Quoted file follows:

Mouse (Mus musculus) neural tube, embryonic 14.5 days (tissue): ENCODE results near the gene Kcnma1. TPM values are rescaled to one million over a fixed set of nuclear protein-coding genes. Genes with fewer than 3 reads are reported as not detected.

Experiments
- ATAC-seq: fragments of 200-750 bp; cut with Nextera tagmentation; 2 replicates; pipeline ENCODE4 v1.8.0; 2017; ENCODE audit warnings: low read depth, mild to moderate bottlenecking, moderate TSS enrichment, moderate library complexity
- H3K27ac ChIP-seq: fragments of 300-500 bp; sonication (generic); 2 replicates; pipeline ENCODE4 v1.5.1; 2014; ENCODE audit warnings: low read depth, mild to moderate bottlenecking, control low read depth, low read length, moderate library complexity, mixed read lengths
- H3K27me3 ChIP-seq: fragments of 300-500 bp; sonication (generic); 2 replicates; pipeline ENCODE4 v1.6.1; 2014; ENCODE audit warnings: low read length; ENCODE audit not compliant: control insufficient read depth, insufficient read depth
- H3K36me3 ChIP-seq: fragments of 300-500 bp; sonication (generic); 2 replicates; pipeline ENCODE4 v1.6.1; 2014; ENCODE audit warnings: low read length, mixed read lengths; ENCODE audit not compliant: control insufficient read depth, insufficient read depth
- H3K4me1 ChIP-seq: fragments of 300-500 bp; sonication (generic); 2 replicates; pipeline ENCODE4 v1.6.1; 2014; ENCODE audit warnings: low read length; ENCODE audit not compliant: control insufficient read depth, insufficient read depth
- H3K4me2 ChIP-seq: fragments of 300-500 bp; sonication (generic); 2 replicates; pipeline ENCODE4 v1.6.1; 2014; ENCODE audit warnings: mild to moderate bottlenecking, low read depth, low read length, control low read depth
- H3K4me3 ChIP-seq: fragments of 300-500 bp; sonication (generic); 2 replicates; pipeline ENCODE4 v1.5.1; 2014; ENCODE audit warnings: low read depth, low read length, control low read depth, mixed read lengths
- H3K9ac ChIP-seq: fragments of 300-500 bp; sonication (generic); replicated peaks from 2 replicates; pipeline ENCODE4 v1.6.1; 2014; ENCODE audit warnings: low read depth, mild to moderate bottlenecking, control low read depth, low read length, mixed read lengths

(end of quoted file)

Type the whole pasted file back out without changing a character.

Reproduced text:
Mouse (Mus musculus) neural tube, embryonic 14.5 days (tissue): ENCODE results near the gene Kcnma1. TPM values are rescaled to one million over a fixed set of nuclear protein-coding genes. Genes with fewer than 3 reads are reported as not detected.

Experiments
- ATAC-seq: fragments of 200-750 bp; cut with Nextera tagmentation; 2 replicates; pipeline ENCODE4 v1.8.0; 2017; ENCODE audit warnings: low read depth, mild to moderate bottlenecking, moderate TSS enrichment, moderate library complexity
- H3K27ac ChIP-seq: fragments of 300-500 bp; sonication (generic); 2 replicates; pipeline ENCODE4 v1.5.1; 2014; ENCODE audit warnings: low read depth, mild to moderate bottlenecking, control low read depth, low read length, moderate library complexity, mixed read lengths
- H3K27me3 ChIP-seq: fragments of 300-500 bp; sonication (generic); 2 replicates; pipeline ENCODE4 v1.6.1; 2014; ENCODE audit warnings: low read length; ENCODE audit not compliant: control insufficient read depth, insufficient read depth
- H3K36me3 ChIP-seq: fragments of 300-500 bp; sonication (generic); 2 replicates; pipeline ENCODE4 v1.6.1; 2014; ENCODE audit warnings: low read length, mixed read lengths; ENCODE audit not compliant: control insufficient read depth, insufficient read depth
- H3K4me1 ChIP-seq: fragments of 300-500 bp; sonication (generic); 2 replicates; pipeline ENCODE4 v1.6.1; 2014; ENCODE audit warnings: low read length; ENCODE audit not compliant: control insufficient read depth, insufficient read depth
- H3K4me2 ChIP-seq: fragments of 300-500 bp; sonication (generic); 2 replicates; pipeline ENCODE4 v1.6.1; 2014; ENCODE audit warnings: mild to moderate bottlenecking, low read depth, low read length, control low read depth
- H3K4me3 ChIP-seq: fragments of 300-500 bp; sonication (generic); 2 replicates; pipeline ENCODE4 v1.5.1; 2014; ENCODE audit warnings: low read depth, low read length, control low read depth, mixed read lengths
- H3K9ac ChIP-seq: fragments of 300-500 bp; sonication (generic); replicated peaks from 2 replicates; pipeline ENCODE4 v1.6.1; 2014; ENCODE audit warnings: low read depth, mild to moderate bottlenecking, control low read depth, low read length, mixed read lengths